How to plant waterways

There are key steps you can follow when planting riparian zones or wetlands. Start with getting to know your waterways and preparing a planting plan. Next complete your site preparation and plantings then finish with the ongoing maintenance and weed control.

Planting and maintaining waterways

There are key steps to planting and maintaining waterways.

Get to know your waterway

  • Look at the water levels throughout the year and note seasonal changes. Work out how your waterway behaves in full flow.
  • Identify where run-off or erosion occurs on your property most frequently.

Prepare a planting plan

  • Map your waterways.
  • Create a fencing plan (if required).
  • Work out the size of your planting area.
  • Work out how many plants and which species you need.
  • Set a realistic timeframe and budget. For example, by planting 25% of the area per year, your planting will be complete in 4 years.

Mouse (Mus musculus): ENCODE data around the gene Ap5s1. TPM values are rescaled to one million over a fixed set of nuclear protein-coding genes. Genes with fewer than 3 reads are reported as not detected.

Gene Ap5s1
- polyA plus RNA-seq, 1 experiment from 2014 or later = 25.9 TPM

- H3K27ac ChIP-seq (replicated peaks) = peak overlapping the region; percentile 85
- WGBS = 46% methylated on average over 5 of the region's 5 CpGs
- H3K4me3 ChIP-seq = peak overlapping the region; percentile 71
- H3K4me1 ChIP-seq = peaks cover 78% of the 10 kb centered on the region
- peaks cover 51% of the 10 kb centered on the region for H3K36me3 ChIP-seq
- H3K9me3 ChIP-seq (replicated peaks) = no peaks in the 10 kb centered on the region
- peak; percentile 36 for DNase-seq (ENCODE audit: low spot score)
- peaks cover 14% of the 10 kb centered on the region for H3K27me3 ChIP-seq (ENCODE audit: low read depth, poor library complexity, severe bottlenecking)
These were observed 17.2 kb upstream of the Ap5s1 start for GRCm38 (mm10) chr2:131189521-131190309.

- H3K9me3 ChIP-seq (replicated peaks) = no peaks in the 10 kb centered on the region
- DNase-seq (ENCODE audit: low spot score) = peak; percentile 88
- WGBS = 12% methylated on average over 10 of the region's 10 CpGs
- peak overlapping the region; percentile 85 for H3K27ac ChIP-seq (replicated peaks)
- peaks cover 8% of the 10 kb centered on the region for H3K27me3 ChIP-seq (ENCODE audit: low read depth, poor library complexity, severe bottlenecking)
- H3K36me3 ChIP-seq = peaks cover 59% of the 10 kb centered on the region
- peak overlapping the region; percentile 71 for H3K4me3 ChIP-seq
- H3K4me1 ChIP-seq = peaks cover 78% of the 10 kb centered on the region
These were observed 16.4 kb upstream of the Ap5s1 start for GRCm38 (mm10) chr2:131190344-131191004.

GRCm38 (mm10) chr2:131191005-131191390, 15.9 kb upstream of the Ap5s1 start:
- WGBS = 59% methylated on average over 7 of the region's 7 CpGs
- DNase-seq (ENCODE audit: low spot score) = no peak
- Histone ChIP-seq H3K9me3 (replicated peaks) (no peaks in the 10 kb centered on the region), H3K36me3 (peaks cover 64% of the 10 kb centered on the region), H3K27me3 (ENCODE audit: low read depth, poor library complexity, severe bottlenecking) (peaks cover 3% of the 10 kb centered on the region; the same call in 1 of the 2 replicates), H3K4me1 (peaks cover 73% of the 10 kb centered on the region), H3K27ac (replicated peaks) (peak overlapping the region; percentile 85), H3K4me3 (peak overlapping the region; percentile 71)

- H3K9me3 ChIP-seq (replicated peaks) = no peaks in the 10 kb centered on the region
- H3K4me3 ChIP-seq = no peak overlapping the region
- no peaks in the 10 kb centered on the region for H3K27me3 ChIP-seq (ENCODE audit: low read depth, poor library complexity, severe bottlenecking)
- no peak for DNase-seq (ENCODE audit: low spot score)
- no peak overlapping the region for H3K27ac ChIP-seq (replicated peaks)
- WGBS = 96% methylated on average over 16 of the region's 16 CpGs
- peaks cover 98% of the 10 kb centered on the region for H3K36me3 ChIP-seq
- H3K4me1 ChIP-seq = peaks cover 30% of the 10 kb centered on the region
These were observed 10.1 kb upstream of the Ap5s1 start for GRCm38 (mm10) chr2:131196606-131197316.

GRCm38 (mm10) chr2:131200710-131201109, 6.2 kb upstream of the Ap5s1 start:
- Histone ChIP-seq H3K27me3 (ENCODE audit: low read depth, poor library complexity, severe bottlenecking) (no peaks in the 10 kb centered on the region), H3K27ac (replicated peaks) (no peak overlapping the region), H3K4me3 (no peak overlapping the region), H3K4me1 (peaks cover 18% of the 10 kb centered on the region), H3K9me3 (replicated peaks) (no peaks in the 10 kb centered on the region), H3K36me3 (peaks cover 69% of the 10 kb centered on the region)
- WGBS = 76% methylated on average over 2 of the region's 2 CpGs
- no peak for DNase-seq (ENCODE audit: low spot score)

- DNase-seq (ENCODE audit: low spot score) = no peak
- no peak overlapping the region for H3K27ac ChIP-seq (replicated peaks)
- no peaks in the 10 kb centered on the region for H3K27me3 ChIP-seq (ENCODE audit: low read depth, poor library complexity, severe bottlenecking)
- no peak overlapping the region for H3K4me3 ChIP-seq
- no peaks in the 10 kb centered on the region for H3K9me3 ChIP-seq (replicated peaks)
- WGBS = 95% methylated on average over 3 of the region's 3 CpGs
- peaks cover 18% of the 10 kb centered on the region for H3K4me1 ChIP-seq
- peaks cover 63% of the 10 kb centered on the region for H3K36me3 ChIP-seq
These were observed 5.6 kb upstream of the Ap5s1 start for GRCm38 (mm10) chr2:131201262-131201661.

• Work out the timing of planting and ongoing maintenance.
  • Work out what planting and management assistance you will need.

If you are planting riparian zones, Dairy NZ has a tool to help with this.

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Stage your planting and do not try to do too much at once.

Prepare the site and order your plants

  • Fence if you need to do this to exclude stock.
  • Order plants.
  • Remove or control pests, such as rabbits, goats and possums.
  • Clear grass and weeds around each planting site – pre-plant spray 4-6 weeks before planting.

Plant your plants

  • Dig a hole big enough to accommodate plant roots.
  • Plant your plants.
  • Put a stake beside your plants and instal plant protectors where needed.

Ongoing maintenance and weed control

  • Weed around plants.
  • Control any pests.
  • Check plant survival and order replacements.
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Put a stake beside your plants (unattached) to make them easier to locate later.

DairyNZ's video on YouTube includes tips applicable for planting all waterways.

Regulatory environment

You need to comply with any local council regulations and the National Environmental Standards for Freshwater Regulations 2020.

Areas with more than 1 hectare of harvestable trees need to comply with the National Environmental Standards for Plantation Forestry (NES-PF). For example, Reg 14 has requirements for setbacks from wetlands and water bodies.